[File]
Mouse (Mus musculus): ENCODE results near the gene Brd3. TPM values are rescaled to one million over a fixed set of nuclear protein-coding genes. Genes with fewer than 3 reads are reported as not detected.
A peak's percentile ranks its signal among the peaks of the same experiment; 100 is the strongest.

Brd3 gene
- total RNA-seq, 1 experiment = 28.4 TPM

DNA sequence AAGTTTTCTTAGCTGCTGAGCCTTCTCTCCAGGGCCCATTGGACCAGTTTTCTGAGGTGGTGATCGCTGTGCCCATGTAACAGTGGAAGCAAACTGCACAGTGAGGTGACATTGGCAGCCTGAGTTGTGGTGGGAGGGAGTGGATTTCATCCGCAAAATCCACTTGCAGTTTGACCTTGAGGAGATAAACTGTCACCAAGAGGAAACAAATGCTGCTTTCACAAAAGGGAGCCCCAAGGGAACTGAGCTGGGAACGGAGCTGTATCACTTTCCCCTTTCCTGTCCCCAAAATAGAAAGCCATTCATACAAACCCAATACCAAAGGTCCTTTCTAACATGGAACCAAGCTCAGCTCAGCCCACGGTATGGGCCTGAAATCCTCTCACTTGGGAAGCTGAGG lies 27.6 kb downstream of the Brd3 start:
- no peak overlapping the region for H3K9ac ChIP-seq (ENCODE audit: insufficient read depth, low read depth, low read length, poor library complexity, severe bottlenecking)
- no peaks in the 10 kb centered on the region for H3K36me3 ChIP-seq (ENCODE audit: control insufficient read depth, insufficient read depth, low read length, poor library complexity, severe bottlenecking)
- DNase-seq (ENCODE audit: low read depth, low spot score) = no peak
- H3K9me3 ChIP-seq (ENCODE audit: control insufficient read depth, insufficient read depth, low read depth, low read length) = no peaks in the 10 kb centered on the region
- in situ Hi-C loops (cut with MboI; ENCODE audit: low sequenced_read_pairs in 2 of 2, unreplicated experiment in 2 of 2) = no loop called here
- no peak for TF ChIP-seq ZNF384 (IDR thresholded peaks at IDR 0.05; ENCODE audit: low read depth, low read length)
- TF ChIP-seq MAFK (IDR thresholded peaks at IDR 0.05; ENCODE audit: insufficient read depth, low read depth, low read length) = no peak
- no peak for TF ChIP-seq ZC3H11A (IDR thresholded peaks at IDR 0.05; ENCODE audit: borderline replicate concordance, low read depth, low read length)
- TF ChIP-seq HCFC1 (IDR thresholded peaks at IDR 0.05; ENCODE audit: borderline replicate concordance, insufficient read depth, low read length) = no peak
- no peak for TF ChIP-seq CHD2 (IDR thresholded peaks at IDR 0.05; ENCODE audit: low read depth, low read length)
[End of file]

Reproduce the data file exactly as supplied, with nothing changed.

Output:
Mouse (Mus musculus): ENCODE results near the gene Brd3. TPM values are rescaled to one million over a fixed set of nuclear protein-coding genes. Genes with fewer than 3 reads are reported as not detected.
A peak's percentile ranks its signal among the peaks of the same experiment; 100 is the strongest.

Brd3 gene
- total RNA-seq, 1 experiment = 28.4 TPM

DNA sequence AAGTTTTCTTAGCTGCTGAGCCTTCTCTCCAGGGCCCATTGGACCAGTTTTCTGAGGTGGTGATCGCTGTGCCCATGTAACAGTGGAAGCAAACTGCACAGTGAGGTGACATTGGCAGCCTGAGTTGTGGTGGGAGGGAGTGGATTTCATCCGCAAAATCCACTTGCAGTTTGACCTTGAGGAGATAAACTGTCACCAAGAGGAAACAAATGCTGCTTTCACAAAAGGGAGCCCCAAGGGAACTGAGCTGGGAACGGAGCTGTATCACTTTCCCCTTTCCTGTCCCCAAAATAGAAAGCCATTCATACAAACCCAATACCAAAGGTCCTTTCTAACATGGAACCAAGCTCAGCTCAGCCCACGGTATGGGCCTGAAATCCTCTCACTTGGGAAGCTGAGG lies 27.6 kb downstream of the Brd3 start:
- no peak overlapping the region for H3K9ac ChIP-seq (ENCODE audit: insufficient read depth, low read depth, low read length, poor library complexity, severe bottlenecking)
- no peaks in the 10 kb centered on the region for H3K36me3 ChIP-seq (ENCODE audit: control insufficient read depth, insufficient read depth, low read length, poor library complexity, severe bottlenecking)
- DNase-seq (ENCODE audit: low read depth, low spot score) = no peak
- H3K9me3 ChIP-seq (ENCODE audit: control insufficient read depth, insufficient read depth, low read depth, low read length) = no peaks in the 10 kb centered on the region
- in situ Hi-C loops (cut with MboI; ENCODE audit: low sequenced_read_pairs in 2 of 2, unreplicated experiment in 2 of 2) = no loop called here
- no peak for TF ChIP-seq ZNF384 (IDR thresholded peaks at IDR 0.05; ENCODE audit: low read depth, low read length)
- TF ChIP-seq MAFK (IDR thresholded peaks at IDR 0.05; ENCODE audit: insufficient read depth, low read depth, low read length) = no peak
- no peak for TF ChIP-seq ZC3H11A (IDR thresholded peaks at IDR 0.05; ENCODE audit: borderline replicate concordance, low read depth, low read length)
- TF ChIP-seq HCFC1 (IDR thresholded peaks at IDR 0.05; ENCODE audit: borderline replicate concordance, insufficient read depth, low read length) = no peak
- no peak for TF ChIP-seq CHD2 (IDR thresholded peaks at IDR 0.05; ENCODE audit: low read depth, low read length)